Center for World Indigenous Studies
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People of the Standing Stone

Published: February 27, 2011, Author: JayTaber

The Oneida Nation, one of the five founding nations of the Haudenosaunee (Iroquois Confederacy), has a history of facilitating communication between Americans and Indians. During the American Revolution, they were well known and respected by Washington, La Fayette, and the Continental Congress. For their guidance and support in crafting the U.S. Constitution, they were granted six million acres by the United States, all of which was later stolen by the State of New York.

As publishers of Indian Country Today, the Oneida continue to facilitate communication between Americans and Indian nations, as well as shine a light on the evolving relationships between indigenous peoples and metropolitan populations worldwide.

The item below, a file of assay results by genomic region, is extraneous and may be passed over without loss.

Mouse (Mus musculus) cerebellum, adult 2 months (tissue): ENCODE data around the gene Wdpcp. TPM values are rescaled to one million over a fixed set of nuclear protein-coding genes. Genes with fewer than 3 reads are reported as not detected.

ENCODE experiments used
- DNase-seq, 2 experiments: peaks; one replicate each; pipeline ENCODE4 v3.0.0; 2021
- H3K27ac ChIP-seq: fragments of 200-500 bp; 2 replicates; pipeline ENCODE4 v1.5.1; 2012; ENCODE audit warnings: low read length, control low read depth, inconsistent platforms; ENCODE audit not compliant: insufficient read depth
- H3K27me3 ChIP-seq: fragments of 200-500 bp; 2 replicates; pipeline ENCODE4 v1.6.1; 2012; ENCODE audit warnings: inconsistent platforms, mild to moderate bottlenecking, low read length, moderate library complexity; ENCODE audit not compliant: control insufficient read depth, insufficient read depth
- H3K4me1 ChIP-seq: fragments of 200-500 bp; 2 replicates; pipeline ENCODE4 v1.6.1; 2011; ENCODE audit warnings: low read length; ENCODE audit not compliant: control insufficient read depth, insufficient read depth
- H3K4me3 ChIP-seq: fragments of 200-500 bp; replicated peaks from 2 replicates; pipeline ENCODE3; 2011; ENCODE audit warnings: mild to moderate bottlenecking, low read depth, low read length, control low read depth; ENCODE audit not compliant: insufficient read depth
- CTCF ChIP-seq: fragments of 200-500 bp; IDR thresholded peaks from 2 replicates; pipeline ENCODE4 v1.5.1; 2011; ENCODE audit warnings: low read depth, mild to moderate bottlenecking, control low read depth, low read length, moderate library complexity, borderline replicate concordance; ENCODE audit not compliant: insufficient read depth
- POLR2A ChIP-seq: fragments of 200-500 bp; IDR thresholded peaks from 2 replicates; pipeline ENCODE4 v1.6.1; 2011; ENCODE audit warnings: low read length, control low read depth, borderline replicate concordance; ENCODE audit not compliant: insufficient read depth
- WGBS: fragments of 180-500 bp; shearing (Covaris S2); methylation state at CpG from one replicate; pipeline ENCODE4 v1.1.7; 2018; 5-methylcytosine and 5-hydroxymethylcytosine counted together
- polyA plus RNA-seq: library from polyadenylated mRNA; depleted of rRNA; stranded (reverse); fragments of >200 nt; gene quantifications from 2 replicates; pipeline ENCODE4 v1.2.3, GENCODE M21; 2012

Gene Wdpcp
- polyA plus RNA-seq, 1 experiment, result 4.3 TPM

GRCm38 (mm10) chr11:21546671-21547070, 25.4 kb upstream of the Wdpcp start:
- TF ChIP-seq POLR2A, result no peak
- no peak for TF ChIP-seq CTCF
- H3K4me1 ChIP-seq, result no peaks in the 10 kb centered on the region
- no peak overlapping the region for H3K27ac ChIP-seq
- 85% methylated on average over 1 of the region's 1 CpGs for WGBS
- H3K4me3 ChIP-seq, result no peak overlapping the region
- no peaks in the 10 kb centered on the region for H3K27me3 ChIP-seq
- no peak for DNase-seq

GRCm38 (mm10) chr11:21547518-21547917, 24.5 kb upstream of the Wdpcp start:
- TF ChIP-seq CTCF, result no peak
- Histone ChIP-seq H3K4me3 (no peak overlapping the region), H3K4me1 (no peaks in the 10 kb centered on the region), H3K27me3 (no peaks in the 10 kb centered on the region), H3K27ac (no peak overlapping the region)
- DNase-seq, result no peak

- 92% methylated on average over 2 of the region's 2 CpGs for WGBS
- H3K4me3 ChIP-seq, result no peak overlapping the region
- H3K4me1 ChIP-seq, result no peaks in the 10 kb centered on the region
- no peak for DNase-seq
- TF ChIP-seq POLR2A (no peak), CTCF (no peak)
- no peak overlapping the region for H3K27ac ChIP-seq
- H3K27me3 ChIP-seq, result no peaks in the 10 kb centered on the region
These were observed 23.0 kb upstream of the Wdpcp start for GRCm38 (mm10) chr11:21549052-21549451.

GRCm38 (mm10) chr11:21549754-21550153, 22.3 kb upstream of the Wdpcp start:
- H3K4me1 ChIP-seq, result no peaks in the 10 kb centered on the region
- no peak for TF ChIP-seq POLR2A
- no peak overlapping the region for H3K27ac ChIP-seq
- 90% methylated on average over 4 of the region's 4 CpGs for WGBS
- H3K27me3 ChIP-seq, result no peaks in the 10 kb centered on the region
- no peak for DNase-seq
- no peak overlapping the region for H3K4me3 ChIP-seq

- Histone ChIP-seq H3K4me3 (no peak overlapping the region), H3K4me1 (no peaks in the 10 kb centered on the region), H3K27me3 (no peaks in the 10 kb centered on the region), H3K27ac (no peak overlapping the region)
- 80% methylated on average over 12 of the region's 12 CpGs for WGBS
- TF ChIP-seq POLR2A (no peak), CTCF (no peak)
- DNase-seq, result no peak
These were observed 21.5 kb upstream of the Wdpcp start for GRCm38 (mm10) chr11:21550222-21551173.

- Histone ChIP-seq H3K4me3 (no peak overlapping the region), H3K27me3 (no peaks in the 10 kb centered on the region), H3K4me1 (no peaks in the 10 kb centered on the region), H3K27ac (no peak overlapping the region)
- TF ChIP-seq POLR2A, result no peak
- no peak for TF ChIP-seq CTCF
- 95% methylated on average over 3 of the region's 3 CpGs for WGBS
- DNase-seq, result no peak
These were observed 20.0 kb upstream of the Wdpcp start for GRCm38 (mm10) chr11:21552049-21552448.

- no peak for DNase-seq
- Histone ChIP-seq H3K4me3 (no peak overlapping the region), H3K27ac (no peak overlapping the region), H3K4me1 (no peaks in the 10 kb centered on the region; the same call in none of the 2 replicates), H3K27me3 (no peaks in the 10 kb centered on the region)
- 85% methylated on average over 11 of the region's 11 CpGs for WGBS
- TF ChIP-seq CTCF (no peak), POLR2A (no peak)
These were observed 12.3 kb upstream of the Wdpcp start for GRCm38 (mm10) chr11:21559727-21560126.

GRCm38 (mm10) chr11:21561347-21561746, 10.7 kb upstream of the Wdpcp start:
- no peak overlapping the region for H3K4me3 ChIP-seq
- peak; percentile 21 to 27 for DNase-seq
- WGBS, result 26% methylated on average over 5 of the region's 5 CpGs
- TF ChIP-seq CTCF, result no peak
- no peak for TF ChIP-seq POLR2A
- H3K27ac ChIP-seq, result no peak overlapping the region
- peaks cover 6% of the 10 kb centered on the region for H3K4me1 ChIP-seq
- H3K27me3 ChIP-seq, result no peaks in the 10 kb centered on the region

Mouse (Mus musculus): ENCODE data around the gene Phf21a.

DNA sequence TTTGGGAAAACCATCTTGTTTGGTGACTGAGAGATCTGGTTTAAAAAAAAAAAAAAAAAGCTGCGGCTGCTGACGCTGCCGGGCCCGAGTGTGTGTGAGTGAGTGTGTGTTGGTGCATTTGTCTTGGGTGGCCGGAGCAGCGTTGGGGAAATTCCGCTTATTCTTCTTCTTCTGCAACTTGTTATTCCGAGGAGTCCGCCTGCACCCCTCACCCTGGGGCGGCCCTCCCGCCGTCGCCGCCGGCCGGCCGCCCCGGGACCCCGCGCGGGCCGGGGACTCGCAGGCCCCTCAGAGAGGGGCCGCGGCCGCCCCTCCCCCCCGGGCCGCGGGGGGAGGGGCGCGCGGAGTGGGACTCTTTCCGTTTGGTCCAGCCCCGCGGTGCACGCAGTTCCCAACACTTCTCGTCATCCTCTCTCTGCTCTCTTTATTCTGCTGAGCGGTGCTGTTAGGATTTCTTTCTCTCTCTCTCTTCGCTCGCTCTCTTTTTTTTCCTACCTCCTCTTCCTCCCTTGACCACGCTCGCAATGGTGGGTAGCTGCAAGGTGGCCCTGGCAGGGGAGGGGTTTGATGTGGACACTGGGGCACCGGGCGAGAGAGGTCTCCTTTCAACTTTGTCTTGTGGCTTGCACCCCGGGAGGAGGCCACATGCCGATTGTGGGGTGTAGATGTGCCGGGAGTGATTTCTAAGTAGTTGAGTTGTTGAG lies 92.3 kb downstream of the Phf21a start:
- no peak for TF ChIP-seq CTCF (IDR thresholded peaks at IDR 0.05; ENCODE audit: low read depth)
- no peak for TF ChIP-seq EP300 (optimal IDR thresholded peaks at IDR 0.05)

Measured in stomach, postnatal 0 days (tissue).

As noted in the ICT welcome, they hope their online investment will revolutionize media for all Native Americans and indigenous peoples. As a regular reader, I can attest that the Oneida have created a valuable forum for communication and education–something they have done since the founding of our country.

Chief George Manuel Memorial Indigenous Library

The library is dedicated to the memory of Secwepemc Chief George Manuel (1921-1989), to the nations of the Fourth World and to the elders and generations to come.

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